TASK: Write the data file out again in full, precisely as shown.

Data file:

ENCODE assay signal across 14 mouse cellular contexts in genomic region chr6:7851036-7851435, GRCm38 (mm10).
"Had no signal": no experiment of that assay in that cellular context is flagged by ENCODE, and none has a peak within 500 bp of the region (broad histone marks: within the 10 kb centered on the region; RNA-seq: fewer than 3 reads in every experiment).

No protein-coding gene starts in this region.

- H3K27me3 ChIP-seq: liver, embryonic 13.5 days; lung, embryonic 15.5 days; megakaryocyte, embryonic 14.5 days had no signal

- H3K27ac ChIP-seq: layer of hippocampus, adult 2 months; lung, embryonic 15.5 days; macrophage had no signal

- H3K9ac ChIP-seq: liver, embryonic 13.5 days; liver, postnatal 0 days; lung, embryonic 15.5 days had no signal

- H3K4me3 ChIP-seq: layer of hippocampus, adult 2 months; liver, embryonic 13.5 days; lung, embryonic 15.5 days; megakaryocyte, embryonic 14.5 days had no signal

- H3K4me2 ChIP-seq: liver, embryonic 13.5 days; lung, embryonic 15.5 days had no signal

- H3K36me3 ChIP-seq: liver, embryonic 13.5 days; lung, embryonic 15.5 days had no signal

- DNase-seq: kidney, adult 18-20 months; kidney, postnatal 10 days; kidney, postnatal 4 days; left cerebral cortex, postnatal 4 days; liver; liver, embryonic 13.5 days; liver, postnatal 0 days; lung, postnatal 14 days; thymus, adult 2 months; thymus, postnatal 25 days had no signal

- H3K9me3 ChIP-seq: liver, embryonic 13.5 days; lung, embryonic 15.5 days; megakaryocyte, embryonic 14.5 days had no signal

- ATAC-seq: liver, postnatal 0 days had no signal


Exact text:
ENCODE assay signal across 14 mouse cellular contexts in genomic region chr6:7851036-7851435, GRCm38 (mm10).
"Had no signal": no experiment of that assay in that cellular context is flagged by ENCODE, and none has a peak within 500 bp of the region (broad histone marks: within the 10 kb centered on the region; RNA-seq: fewer than 3 reads in every experiment).

No protein-coding gene starts in this region.

- H3K27me3 ChIP-seq: liver, embryonic 13.5 days; lung, embryonic 15.5 days; megakaryocyte, embryonic 14.5 days had no signal

- H3K27ac ChIP-seq: layer of hippocampus, adult 2 months; lung, embryonic 15.5 days; macrophage had no signal

- H3K9ac ChIP-seq: liver, embryonic 13.5 days; liver, postnatal 0 days; lung, embryonic 15.5 days had no signal

- H3K4me3 ChIP-seq: layer of hippocampus, adult 2 months; liver, embryonic 13.5 days; lung, embryonic 15.5 days; megakaryocyte, embryonic 14.5 days had no signal

- H3K4me2 ChIP-seq: liver, embryonic 13.5 days; lung, embryonic 15.5 days had no signal

- H3K36me3 ChIP-seq: liver, embryonic 13.5 days; lung, embryonic 15.5 days had no signal

- DNase-seq: kidney, adult 18-20 months; kidney, postnatal 10 days; kidney, postnatal 4 days; left cerebral cortex, postnatal 4 days; liver; liver, embryonic 13.5 days; liver, postnatal 0 days; lung, postnatal 14 days; thymus, adult 2 months; thymus, postnatal 25 days had no signal

- H3K9me3 ChIP-seq: liver, embryonic 13.5 days; lung, embryonic 15.5 days; megakaryocyte, embryonic 14.5 days had no signal

- ATAC-seq: liver, postnatal 0 days had no signal